Organelles

Analyzing the
Business and Technology
of Stem Cells

Born Free? Stem Cell Researchers Saying
"No Thanks"

March 13, 2013

An upcoming report from the International Society for Cellular Therapy (ISCT) looks set to provide some discouraging news for would-be vendors of specialty cell culture media to the stem cell therapeutics industry.

At a November meeting of officials from the FDA’s Center for Biologics Evaluation and Research with 20+ cell therapy stakeholder organizations (the 12th Cell Therapy/FDA Liaison Meeting), EMD Millipore’s Knut Niss, chairman of ISCT’s Process and Product Development Committee, outlined the results of ISCT’s not-yet-published Survey on MSC Production Methods. The survey queried senior-level investigators worldwide who work with human mesenchymal stem cells (MSCs), 79% of whom produce their own cells in-house. Niss reported that the survey found a surprisingly small fraction of respondents – just 4% – use serum-free media to culture their cells, while the vast majority (76%) use media supplemented with human or animal blood products such as fetal calf serum (FCS) or platelet lysate.

Cell culturists have long employed ‘crude’ media supplements, such as FCS, to provide their growing cells with unidentified factors promoting vigorous cell growth in vitro. But with the rise of cell therapies, the use of such unrefined animal- or human-origin manufacturing components has raised increasing concern regarding their potential to transmit infectious agents (such as that causing bovine spongiform encephalopathy, or ‘mad cow disease’) or immunogenic molecules to cell therapy products, with consequences for patients that, arguably, could be disastrous.

How real this threat may be is open to debate, but its possibility has encouraged a number of companies – including SCSI component, StemCells, Inc. (STEM), as well as competitors such as Lonza, Life Technologies, BD, and others – to market ‘serum-free’ stem cell expansion media supplemented with individual identified growth factors (often recombinant in origin, and thus also ‘animal-free’). Marketing these today as ‘Research Use Only’ products, such vendors hope that steadily growing adoption of serum-free and/or animal-free media by researchers – a fairly small market opportunity – will ultimately lead to later adoption in the cell therapy manufacturing market, where the huge media volumes required could translate into very substantial revenues for serum-free/animal-free media vendors.

Unfortunately for these vendors, adoption of serum-free/animal-free media has been painfully slow, and dishearteningly thin: the ISCT survey’s finding that just 4% of researchers currently use serum-free media to grow MSCs reveals for the first time just how dismal the situation really is. With the first such commercial medium (Life Technology’s STEMPRO® MSC SFM) now five years old, 4% market penetration for serum-free media today is nothing short of a disaster.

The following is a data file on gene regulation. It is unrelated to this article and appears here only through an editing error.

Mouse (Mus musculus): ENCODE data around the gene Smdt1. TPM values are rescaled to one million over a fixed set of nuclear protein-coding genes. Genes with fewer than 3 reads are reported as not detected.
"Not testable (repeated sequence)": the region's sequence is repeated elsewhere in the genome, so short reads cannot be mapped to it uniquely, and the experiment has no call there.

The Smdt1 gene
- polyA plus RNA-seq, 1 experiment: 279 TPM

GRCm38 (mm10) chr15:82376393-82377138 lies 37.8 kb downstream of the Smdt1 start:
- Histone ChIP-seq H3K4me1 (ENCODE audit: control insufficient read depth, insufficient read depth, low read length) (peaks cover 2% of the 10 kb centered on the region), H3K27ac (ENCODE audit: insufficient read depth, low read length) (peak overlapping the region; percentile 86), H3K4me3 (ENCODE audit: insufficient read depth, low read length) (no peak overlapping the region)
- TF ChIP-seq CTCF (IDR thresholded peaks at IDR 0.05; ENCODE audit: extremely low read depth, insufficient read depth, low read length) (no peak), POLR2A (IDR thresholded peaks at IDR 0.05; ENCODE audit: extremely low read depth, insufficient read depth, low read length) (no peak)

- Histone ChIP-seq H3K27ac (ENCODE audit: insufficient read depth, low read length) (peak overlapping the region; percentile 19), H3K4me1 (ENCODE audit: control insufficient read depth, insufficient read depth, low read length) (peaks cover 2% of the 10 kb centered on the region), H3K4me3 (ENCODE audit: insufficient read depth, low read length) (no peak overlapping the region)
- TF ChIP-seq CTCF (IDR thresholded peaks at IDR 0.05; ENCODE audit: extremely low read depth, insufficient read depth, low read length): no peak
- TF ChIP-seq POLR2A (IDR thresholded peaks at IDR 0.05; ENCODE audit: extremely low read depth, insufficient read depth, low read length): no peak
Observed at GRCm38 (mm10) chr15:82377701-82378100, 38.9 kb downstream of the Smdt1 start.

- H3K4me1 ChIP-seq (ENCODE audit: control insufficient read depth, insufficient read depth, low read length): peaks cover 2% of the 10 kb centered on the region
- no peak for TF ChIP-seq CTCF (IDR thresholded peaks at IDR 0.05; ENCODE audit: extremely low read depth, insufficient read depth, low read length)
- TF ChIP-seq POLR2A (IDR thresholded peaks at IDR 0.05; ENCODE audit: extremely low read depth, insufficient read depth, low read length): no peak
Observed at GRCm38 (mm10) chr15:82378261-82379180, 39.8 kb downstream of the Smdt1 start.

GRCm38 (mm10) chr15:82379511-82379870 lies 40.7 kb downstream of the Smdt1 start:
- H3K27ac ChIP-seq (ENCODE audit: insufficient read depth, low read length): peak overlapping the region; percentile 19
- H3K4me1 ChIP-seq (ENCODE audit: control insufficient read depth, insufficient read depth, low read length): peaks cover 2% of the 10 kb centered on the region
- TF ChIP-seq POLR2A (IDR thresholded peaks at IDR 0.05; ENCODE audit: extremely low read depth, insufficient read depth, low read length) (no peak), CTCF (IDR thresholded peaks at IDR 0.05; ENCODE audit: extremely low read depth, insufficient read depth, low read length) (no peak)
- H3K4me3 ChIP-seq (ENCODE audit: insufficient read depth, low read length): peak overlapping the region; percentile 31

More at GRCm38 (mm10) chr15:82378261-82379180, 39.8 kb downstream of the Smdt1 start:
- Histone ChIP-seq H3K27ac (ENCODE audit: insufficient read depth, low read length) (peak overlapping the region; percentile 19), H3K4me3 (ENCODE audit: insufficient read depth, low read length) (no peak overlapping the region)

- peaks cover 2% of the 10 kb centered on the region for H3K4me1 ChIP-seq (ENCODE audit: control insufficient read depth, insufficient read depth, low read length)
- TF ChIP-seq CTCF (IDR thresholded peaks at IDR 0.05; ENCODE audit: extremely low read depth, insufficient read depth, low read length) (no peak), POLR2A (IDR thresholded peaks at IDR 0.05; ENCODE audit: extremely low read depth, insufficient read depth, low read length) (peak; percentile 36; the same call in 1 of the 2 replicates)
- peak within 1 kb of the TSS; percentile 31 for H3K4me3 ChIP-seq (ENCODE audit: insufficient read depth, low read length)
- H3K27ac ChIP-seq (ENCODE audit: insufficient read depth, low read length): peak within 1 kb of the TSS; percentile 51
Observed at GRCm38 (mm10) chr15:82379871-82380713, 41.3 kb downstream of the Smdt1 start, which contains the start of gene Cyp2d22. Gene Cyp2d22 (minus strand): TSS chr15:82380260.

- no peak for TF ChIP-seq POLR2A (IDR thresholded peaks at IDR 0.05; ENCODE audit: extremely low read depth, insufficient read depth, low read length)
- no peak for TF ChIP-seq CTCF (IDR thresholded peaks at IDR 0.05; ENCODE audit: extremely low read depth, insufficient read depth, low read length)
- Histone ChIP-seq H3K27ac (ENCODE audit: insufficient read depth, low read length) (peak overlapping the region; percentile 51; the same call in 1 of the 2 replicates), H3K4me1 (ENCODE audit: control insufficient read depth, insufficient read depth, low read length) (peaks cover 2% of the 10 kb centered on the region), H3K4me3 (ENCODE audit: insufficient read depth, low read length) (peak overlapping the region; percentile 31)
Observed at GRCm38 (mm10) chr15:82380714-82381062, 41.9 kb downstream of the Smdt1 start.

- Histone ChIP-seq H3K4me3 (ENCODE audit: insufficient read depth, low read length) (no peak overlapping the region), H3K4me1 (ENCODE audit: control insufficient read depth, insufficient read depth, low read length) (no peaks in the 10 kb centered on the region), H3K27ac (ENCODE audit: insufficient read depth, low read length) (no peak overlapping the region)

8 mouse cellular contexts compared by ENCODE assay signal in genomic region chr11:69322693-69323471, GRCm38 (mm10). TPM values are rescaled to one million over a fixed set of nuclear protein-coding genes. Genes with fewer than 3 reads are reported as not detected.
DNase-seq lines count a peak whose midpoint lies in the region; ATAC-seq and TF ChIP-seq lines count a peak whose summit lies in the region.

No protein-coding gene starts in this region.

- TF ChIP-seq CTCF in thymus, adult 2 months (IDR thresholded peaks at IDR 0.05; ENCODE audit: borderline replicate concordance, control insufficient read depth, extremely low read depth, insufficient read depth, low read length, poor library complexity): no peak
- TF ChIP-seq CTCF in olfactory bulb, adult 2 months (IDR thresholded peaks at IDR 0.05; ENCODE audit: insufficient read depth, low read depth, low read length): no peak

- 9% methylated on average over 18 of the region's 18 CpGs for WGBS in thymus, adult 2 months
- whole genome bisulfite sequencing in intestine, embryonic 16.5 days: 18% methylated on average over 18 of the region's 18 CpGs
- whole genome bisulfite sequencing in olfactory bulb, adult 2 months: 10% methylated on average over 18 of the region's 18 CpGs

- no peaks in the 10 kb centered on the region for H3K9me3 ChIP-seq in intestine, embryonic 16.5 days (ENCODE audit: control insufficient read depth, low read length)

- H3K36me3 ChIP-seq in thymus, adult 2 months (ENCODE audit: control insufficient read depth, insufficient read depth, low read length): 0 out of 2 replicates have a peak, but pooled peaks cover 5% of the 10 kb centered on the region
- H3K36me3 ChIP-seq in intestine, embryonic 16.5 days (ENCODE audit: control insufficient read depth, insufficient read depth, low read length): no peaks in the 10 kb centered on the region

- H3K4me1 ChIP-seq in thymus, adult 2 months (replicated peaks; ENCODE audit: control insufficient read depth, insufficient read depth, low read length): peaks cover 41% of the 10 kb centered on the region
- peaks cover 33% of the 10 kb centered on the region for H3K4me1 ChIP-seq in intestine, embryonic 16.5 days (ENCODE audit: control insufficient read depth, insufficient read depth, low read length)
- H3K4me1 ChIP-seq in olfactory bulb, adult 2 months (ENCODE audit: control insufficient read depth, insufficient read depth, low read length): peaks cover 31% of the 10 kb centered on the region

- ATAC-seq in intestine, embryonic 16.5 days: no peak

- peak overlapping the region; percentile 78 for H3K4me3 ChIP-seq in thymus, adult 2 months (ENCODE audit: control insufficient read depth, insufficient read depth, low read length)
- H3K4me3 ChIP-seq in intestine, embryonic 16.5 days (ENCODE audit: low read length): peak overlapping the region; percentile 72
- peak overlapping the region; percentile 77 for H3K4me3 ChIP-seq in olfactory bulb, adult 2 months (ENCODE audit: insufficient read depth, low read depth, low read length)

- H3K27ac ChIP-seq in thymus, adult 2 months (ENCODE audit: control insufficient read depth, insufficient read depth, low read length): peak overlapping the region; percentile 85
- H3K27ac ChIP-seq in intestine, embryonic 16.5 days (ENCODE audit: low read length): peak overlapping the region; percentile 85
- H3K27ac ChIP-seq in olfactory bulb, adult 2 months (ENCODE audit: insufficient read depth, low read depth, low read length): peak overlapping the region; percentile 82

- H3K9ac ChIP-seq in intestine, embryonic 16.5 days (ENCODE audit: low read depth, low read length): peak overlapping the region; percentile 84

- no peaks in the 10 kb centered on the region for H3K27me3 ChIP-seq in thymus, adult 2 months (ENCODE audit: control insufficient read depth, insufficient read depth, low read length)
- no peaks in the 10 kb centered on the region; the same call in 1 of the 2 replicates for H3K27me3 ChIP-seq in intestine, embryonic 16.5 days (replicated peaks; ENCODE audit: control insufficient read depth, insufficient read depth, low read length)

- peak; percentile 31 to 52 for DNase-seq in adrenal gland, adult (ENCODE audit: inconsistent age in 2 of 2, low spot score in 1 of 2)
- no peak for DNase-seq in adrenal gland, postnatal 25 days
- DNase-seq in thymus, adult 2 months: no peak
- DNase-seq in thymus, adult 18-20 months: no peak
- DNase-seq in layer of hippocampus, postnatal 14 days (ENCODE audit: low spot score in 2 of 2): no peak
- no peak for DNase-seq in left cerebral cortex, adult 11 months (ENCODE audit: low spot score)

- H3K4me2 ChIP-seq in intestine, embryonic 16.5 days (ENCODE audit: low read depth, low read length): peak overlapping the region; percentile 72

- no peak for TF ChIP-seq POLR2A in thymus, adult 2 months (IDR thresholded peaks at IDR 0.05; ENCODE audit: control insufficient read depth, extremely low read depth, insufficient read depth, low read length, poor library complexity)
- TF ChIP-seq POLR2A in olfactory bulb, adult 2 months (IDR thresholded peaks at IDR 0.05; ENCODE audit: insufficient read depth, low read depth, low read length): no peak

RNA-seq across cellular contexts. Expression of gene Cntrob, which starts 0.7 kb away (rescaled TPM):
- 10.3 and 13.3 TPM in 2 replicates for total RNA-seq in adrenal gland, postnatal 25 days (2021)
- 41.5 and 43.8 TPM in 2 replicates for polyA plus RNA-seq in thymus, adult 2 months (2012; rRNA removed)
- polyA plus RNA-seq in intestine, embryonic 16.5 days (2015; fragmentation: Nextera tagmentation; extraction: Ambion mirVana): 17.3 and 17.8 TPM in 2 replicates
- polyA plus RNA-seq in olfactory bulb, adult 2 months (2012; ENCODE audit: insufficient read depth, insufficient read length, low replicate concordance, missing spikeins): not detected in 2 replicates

Why such low adoption? After all, avoiding injecting patients with random cow parts seems like something of a no-brainer. Several factors are probably at play. First, serum-free/animal-free media are much more expensive, liter for liter, than conventional serum-containing media. In this era of steadily declining research budegets, investigators naturally avoid costly new technologies unless they are mission-critical…which serum-free media aren’t perceived to be. A second factor is simple inertia – a researcher who has been growing MSCs in serum-containing media for the past decade or more is naturally loathe to court the potential for unintended consequences that a sudden recipe change might present. Yet another factor is the FDA itself, which has so far declined to take a strong position requiring the use of serum- and/or animal-free media in cell therapy manufacturing. Lastly, a good share of the blame must be laid at the feet of the media vendors themselves, whose frequently half-hearted and too-often ineffective marketing efforts have failed to educate researchers to the important fact that many types of stem cells (and particularly MSCs) grow much more rapidly, with much higher yields, in the best serum-free media formulations than they do in conventional serum-containing media (no one really knows why).

The details of pharmaceutical manufacturing processes get ‘locked-in’ at the start of Phase 3 clinical trials, frequently never to change again. With the vast majority of U.S. stem cell trials now in Phase 2 (see our Clinical Trials page), now is the time for serum-free/animal-free media vendors to make their best case to cell therapy developers…but the ISCT survey’s results suggest that isn’t happening. The consequences of this for media vendors’ bottom lines is one thing, but the potential impact on the safety of tomorrow’s stem cell therapies is quite another.

Our conversations with leaders throughout the stem cell therapeutics industry indicate a wide range of attitudes toward the question of adopting serum- and/or animal-free media in their future production protocols. A very few have already succeeded. A larger number have tried to develop their own proprietary serum- and animal-free media (in response to the perhaps misperceived high cost of commercial offerings), with distinctly mixed results. The development of high-performance serum-free cell culture media is not a task for the faint of heart (I know; some years ago I led the team that developed and delivered to market what is perhaps the best-performing formulation available today). But the vast majority of stem cell therapy developers merely express the intention to get serious about the problem Real Soon Now (i.e., they have no real plans). One hopes this latter group, along with an overly complacent FDA and disheartened media vendors, aren't just whistling past the graveyard.